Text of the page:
Professor David Waugh
Professor David Waugh is Head of QUT's School of Biomedical Sciences, and Professor of Molecular Oncology and Therapeutics. His primary research interest lies in understanding the importance of inflammatory signals and how they contribute to the initiation and progression of prostate cancers. His work has determined the importance of specific inflammatory chemokine proteins in underpinning the aggressive behaviour of a major population of prostate cancers. His current research focuses on how inhibiting these signals may constitute new opportunities to improve outcomes for patients with advanced prostate cancer.
Professor Colleen Nelson
Professor Colleen Nelson has more than 25 years of experience in prostate cancer research with a specific focus on the function of androgens in prostate cancer, the molecular, cellular and systemic effects of androgen deprivation therapy and mechanisms underlying progression toward castrate resistance prostate cancer. Her laboratory made the seminal discovery that castrate resistant prostate tumours can synthesize their own androgens de novo from cholesterol. Recently, these findings have been extended to investigate the inter-relationships of androgen synthesis, prostate cancer progression, and metabolic syndrome.
Associate Professor Chamindie Punyadeera
Associate Professor Chamindie Punyadeera is a globally acknowledged pioneer in salivary diagnostics. She leads a world-class saliva research laboratory in Australia that is focusing on developing novel non-invasive diagnostic tools to detect heart disease and head and neck cancers early, linking oral health to systemic diseases. Her team collaborates with Janssen Biotech in developing salivary diagnostics for throat cancers. Her team is also developing prognostic assays to identify pateints likely to develop recurrences using circulating tumour cells.
Associate Professor Jyotsna Batra
Jyotsna Batra is Associate Professor and NHMRC Career Development Fellow at the Australian Prostate Cancer Research Centre-Queensland, QUT. She studied Biochemistry towards a Master’s degree and obtained her PhD in Biotechnology working on the genetic complexity of heredity disorders. In 2014 she was one of only 30 recipients of the Mahatma Gandhi Pravasi Samman award, given to people of Indian origin living in other countries to help further their education or careers. Dr Batra leads a research group working on molecular genetics of prostate cancer. Her current research focus is to identify cancer risk-associated genetic variants and to understand their molecular consequences on cancer initiation and progression.
Dr Nathalie Bock
Dr Nathalie Bock started her research career with an internship at Apatech Ltd., a leading company for bone graft substitutes, in the UK in 2006. This formed part of her Masters studies at the European School of Materials Science and Engineering in France. In 2007, she undertook a two-year research assistant role at the Institute of Nanostructured Materials in Italy, where she contributed to a large FP7 European project by developing magnetic biomimetic scaffolds for in vivo bone tissue engineering. Dr Bock joined the Queensland University of Technology, Brisbane, Australia in 2010 where she completed PhD on controlled growth factor therapies for applications in tissue engineering, at the Institute of Health and Biomedical Innovation. Her research focusses on bioengineered prostate cancer tumour models used to investigate responses to androgen targeted therapies and rationalized co-targeting agents.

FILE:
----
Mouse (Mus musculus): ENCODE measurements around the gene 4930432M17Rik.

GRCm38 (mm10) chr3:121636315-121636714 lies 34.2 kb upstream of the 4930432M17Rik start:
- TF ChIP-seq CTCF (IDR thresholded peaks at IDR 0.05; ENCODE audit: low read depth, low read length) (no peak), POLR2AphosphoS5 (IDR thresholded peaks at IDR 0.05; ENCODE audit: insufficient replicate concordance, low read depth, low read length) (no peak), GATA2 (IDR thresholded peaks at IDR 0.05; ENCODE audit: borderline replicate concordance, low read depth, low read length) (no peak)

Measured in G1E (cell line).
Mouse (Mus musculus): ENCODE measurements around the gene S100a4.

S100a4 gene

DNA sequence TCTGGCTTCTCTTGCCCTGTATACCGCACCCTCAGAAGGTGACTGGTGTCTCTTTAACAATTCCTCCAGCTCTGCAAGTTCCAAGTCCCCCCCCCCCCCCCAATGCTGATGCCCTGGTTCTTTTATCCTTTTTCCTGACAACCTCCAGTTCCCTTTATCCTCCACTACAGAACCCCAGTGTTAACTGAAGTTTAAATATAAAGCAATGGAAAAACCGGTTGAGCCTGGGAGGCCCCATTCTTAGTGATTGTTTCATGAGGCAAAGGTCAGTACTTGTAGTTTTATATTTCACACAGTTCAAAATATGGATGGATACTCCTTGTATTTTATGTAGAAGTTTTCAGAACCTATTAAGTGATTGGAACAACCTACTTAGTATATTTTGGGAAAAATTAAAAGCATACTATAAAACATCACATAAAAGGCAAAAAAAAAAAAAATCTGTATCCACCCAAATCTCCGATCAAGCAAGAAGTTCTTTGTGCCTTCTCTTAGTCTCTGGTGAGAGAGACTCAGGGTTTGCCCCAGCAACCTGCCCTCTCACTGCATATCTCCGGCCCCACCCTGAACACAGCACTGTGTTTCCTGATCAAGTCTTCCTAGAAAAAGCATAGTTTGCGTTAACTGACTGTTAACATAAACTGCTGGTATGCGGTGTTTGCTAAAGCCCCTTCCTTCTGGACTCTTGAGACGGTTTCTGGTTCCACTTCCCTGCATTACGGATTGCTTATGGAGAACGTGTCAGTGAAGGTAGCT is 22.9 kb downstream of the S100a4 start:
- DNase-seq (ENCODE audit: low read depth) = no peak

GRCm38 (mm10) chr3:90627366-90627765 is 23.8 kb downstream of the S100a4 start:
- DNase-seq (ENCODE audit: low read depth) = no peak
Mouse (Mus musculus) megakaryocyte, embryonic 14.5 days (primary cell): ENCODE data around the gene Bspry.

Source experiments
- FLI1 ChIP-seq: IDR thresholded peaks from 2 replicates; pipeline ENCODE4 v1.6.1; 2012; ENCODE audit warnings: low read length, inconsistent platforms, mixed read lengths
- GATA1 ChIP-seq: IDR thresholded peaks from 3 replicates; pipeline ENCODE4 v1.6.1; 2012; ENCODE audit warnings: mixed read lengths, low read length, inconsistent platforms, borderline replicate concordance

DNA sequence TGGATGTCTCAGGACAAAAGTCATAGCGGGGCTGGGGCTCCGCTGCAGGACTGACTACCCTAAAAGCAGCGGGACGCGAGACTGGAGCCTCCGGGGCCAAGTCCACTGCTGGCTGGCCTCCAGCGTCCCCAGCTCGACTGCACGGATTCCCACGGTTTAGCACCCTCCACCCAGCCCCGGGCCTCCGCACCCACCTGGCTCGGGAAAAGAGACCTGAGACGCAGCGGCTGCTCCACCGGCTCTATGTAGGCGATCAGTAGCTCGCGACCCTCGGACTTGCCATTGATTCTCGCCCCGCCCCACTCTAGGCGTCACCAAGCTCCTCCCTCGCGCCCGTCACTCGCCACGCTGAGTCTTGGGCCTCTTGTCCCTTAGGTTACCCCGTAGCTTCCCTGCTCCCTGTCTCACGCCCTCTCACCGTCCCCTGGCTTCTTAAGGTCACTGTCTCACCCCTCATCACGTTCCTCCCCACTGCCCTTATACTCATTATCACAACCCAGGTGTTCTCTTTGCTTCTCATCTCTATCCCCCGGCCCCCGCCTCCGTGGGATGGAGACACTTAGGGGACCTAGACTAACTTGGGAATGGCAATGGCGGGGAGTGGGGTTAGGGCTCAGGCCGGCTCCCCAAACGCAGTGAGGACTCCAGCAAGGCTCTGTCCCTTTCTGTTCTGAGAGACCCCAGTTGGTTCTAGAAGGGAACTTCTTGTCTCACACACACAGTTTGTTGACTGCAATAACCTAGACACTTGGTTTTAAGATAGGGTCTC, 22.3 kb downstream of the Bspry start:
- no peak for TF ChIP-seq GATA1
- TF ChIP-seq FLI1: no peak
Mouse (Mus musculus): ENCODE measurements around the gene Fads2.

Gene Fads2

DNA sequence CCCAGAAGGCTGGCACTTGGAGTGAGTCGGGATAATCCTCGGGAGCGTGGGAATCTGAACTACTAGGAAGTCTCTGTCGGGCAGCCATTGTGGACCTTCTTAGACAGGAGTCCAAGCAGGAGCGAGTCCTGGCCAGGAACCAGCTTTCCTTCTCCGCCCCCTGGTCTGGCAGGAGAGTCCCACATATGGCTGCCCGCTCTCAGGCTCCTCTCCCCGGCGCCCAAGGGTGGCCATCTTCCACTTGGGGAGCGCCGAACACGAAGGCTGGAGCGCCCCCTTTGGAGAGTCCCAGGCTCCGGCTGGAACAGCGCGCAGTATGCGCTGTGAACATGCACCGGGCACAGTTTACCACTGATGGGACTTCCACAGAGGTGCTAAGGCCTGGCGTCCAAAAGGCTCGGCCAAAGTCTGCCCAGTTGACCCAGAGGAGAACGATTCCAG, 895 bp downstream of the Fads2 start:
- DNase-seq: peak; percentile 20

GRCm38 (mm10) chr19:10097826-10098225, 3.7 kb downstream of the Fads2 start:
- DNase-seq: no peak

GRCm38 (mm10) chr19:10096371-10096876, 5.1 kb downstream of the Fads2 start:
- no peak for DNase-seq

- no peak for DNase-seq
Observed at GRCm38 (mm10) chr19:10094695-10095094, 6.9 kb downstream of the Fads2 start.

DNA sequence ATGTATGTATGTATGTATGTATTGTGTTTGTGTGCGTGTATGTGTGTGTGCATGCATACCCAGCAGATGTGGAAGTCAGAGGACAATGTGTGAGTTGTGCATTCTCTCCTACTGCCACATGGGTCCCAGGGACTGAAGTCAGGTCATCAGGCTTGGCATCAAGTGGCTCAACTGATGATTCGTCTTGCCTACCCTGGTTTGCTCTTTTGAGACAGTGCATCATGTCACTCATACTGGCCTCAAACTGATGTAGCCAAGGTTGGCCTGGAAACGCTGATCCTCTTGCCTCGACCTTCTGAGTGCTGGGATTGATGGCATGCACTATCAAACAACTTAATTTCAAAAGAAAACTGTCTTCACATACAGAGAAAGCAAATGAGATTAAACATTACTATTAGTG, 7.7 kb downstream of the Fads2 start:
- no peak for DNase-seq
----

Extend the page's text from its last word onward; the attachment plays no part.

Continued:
Dr Jennifer Gunter
Dr Jennifer Gunter completed her PhD in 2005 at the Oxford Centre for Diabetes, Endocrinology and Metabolism at Oxford University. In 2010, Jenni joined the Institute of Health and Biomedical Innovation at QUT to research the intersection between chronic metabolic disorders and their emerging relationship to cancer. These studies were focused on the role of insulin and the relationship between the insulin and androgen signalling axes. Jenni has authored over 20 peer-reviewed manuscripts in high-impact journals, including 6 first or senior-author papers, 4 reviews and 3 book chapters and has been awarded over $7.9 million in competitive grants.
Dr Pascal Duijf
Dr Pascal Duijf is a Senior Lecturer in Genetics and Informatics in the School of Biomedical Sciences. His research focuses on identifying the causes and consequences of genomic instability in the development of cancer. He aims to translate this knowledge into the development of cancer diagnostic, therapeutic and precision medicine approaches. To achieve this, he uses a broad range of methods, including mouse modelling, genome editing, microscopy, cell and molecular biology, molecular pathology, proteomics and computational systems genomics.
Dr Arutha Kulasinghe completed his Bachelor of Science and Honours majoring in Medical Microbiology at the University of Pretoria (South Africa). In 2014, he undertook his PhD studies in the investigation of circulating tumour cells in head and neck cancers at the Queensland University of Technology (QUT), receiving his doctorate in 2017. In 2019, Dr Kulasinghe began a Peter Doherty NHMRC Early Career Fellowship to develop biomarkers of immunotherapy response in head and neck squamous cell carcinoma (HNSCC) and lung cancer. His research aims to use spatial analysis of the tumour microenvironment and profiling of liquid biopsy (circulating tumour cells/circulating tumour DNA) to identify biomarkers of response to immune checkpoint inhibitors. Dr Kulasinghe is supported by a number of funding agencies including the NHMRC, Cure Cancer and the GPRWMF.